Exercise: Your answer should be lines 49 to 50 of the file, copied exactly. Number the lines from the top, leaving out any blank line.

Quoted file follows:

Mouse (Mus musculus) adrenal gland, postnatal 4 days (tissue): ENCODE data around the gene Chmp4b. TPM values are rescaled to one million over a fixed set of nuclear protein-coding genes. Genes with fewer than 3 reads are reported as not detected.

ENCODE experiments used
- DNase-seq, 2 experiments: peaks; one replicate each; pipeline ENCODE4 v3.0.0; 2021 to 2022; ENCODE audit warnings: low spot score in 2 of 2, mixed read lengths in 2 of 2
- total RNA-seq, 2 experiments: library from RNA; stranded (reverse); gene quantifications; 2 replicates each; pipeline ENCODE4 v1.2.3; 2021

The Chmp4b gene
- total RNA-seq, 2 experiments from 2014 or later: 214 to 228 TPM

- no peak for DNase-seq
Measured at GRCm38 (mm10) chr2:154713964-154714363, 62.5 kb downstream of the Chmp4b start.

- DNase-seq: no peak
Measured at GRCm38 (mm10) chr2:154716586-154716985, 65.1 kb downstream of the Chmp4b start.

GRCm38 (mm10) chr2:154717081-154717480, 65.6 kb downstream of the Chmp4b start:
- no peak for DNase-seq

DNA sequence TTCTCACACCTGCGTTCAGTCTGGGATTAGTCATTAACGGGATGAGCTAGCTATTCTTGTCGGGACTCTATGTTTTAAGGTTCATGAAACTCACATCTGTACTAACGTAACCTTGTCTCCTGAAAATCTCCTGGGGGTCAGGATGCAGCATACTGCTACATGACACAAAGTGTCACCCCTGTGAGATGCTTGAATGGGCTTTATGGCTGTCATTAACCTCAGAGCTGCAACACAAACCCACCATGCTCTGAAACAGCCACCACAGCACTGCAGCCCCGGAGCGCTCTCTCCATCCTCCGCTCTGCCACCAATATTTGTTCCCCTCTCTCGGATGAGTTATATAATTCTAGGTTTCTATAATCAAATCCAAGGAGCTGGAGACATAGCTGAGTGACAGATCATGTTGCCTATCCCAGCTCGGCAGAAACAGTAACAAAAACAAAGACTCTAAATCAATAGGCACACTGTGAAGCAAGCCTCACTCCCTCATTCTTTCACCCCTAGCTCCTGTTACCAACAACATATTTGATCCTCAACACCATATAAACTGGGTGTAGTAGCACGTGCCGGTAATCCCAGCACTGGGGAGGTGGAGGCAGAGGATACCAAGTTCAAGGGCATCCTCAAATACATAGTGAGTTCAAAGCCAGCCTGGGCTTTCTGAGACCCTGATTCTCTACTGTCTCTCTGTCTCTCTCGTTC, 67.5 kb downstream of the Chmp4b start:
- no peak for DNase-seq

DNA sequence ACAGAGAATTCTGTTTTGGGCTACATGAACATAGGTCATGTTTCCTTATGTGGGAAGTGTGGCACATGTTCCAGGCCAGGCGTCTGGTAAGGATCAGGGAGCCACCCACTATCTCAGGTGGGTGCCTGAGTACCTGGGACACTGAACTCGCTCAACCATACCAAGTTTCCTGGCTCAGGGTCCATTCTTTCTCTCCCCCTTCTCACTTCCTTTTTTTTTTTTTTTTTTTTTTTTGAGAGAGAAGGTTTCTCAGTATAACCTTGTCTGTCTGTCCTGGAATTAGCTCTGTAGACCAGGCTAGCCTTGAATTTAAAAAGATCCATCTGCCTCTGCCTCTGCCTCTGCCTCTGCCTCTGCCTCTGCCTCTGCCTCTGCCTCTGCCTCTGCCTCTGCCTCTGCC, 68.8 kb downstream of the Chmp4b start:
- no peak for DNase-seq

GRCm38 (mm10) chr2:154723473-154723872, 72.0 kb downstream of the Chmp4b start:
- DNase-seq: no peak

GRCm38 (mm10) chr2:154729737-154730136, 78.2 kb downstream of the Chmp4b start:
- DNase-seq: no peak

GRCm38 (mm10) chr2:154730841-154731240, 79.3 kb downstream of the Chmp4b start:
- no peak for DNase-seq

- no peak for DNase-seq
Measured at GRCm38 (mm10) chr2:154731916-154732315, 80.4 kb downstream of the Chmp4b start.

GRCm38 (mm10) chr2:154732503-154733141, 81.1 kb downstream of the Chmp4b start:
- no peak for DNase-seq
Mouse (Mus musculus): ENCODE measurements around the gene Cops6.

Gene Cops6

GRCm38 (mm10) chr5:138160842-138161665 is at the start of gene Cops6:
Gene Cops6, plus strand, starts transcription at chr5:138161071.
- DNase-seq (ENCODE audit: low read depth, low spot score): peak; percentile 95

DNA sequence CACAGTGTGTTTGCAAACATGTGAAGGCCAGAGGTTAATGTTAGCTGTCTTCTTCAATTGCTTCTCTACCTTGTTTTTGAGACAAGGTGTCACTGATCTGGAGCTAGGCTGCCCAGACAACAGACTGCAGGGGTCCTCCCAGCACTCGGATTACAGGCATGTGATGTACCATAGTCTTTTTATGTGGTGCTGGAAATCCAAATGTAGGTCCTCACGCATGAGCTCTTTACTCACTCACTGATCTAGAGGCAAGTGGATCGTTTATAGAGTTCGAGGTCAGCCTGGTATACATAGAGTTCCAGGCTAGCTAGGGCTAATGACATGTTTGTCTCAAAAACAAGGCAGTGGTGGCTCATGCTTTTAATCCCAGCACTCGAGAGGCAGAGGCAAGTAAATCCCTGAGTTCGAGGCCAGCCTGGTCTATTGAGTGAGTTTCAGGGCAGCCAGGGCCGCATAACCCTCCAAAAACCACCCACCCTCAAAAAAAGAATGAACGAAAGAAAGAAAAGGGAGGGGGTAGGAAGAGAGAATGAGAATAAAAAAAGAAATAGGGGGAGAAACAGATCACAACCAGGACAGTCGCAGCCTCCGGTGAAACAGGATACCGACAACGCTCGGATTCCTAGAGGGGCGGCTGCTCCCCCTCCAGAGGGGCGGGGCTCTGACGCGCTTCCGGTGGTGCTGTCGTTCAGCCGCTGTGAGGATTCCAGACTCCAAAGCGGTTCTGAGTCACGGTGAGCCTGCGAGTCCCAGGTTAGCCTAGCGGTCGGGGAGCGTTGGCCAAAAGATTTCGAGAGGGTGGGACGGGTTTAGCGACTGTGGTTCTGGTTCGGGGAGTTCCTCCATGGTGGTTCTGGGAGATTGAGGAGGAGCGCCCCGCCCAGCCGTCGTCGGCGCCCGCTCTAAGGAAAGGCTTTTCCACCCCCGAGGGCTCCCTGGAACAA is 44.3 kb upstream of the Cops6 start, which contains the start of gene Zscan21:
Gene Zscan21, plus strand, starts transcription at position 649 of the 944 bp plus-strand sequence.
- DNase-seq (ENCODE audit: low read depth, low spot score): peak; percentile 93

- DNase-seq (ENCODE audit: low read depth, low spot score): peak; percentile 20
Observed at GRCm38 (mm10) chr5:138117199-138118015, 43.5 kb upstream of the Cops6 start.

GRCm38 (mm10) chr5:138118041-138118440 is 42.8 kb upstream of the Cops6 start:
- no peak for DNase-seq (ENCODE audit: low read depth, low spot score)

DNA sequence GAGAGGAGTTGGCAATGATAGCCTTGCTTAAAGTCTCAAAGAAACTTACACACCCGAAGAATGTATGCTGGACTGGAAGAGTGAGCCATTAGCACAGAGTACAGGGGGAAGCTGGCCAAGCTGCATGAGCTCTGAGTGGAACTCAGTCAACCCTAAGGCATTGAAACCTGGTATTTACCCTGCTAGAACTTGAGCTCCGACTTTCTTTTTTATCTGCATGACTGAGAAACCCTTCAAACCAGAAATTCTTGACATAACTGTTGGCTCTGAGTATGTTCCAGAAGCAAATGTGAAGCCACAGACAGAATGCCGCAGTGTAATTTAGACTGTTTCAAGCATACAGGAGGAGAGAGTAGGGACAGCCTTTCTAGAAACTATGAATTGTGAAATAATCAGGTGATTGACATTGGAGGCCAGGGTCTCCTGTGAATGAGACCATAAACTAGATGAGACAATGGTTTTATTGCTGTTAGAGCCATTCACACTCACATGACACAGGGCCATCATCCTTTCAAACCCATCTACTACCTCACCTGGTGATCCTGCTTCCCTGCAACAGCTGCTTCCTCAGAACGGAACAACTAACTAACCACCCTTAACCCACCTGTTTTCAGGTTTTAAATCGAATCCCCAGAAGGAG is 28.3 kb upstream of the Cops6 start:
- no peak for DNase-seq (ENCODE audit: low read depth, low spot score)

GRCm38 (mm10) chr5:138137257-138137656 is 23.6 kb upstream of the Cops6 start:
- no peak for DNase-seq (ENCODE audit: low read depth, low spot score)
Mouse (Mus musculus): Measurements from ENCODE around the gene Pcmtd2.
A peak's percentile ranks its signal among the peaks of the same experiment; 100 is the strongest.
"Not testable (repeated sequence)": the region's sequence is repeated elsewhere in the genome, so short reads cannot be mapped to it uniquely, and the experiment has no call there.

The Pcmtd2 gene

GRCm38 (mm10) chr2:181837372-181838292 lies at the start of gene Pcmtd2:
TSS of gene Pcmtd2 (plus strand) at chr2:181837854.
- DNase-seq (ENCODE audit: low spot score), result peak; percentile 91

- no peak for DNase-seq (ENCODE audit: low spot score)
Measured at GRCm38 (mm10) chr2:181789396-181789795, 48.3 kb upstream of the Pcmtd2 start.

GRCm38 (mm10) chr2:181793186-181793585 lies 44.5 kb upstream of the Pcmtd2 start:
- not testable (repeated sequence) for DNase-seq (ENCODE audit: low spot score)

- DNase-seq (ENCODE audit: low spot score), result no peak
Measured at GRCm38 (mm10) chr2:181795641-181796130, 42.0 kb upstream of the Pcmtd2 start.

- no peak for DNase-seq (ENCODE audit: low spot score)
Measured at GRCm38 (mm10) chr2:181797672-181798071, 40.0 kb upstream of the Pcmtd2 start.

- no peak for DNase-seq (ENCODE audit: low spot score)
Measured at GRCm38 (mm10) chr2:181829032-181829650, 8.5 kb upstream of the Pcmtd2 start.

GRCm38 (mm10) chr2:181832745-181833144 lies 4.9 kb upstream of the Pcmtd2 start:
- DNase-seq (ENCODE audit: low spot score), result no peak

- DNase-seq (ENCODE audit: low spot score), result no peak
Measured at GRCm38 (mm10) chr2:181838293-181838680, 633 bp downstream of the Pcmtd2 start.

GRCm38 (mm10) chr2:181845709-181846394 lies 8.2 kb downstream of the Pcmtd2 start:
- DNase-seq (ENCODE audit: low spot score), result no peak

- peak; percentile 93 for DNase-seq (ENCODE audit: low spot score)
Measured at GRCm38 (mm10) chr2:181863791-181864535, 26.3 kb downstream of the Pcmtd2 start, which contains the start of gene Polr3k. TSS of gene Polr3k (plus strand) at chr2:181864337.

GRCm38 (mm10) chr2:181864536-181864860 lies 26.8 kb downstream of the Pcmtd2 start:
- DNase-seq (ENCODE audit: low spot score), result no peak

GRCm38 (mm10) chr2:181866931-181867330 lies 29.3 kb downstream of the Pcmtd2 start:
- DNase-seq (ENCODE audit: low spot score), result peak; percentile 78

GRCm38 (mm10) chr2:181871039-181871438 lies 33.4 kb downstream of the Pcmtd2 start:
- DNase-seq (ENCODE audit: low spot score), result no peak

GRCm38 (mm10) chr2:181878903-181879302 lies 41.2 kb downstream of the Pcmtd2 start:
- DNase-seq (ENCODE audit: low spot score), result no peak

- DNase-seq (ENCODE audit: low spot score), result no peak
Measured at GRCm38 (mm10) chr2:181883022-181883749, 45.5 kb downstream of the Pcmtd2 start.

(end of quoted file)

- DNase-seq (ENCODE audit: low spot score), result peak; percentile 91

- no peak for DNase-seq (ENCODE audit: low spot score)